On December 1st, VALORANT Champions will take off. 16 teams from different regions will face off to determine which team is crowned the VALORANT World Champion. Without further ado, meet the teams from the seven different regions in attendance.


Three teams are representing North America: Sentinels, Envy and Cloud9 Blue. Each of these teams is a dangerous threat in the tournament. Sentinels dominated in Masters 2 and Envy placed second in Masters 3 behind Gambit. Expect each of these teams to make deep runs in the tournament with their dominant playstyles.


There are four teams from the EMEA region at Champions – Gambit, Acend, Fnatic, and Team Liquid. Although Gambit won Masters 3 in Berlin, Team Liquid has been on a tear recently and has not lost a series since signing Nivera. Each team from the region is a threat that has the potential to make a deep run in the tournament.


Team Vikings, Vivo Keyd, and Furia Esports are the three teams representing Brazil. While Vivo Keyd was the only of the three teams to attend Masters 3, Vikings were at Masters 2 and Furia has shown great potential. In past events, Brazil’s playstyle hasn’t worked and this time around, they must change something to have a chance.


For South East Asia, there are three teams: X10 Crit, Team Secret, and FULL SENSE. While Team Secret and FULL SENSE are average teams, X10 stands out. They’ve known for a long time that they were attending Champions and kept their strategies secret and played very few games truly seriously. While Secret and FULL SENSE might do alright, X10 is a hit or miss for the tournament.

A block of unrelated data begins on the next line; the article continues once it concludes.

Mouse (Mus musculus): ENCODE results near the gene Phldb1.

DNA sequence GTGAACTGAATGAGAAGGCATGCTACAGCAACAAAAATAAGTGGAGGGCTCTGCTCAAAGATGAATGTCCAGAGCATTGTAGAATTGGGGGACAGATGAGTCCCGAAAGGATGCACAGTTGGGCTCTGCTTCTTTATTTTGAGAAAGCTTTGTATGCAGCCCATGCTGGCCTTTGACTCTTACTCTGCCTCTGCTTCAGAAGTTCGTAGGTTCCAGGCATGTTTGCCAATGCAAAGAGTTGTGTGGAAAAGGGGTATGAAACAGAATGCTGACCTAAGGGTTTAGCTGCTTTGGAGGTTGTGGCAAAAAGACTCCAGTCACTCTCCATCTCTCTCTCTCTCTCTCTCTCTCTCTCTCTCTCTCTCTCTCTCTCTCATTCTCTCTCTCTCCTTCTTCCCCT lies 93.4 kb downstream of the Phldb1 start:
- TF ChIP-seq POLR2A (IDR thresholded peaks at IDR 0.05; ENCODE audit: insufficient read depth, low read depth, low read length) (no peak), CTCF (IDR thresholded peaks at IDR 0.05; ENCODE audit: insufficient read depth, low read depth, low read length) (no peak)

Unlike other regions, there is only one team representing Korea: Vision Strikers. Vision Strikers are strong and only lost to Gambit at the last LAN in Berlin. They are coming into Champions looking to take the trophy home.


Representing Japan is the team Crazy Racoon. They have improved over their many LAN performances, but still aren’t a heavy hitter in the grand scheme of things. They might win their first match against Team Vikings, but they’re in a stacked group.


For Latin America, its KRÜ Esports once again. The team performed even better in Masters 3 than in Masters 2 but still aren’t quite at the level of Sentinels and Gambit. However, if they have some tricks up their sleeves, they may be able to get a run going.

Zain Merchant is a writer at jaxon.gg covering competitive first-person shooters, with an emphasis on the two biggest names in FPS esports: Counter-Strike and Valorant. With a background in business analytics, Zain is able to break down everything happening in both CS and Valorant in a way few other authors can. He's also fluent in Japanese.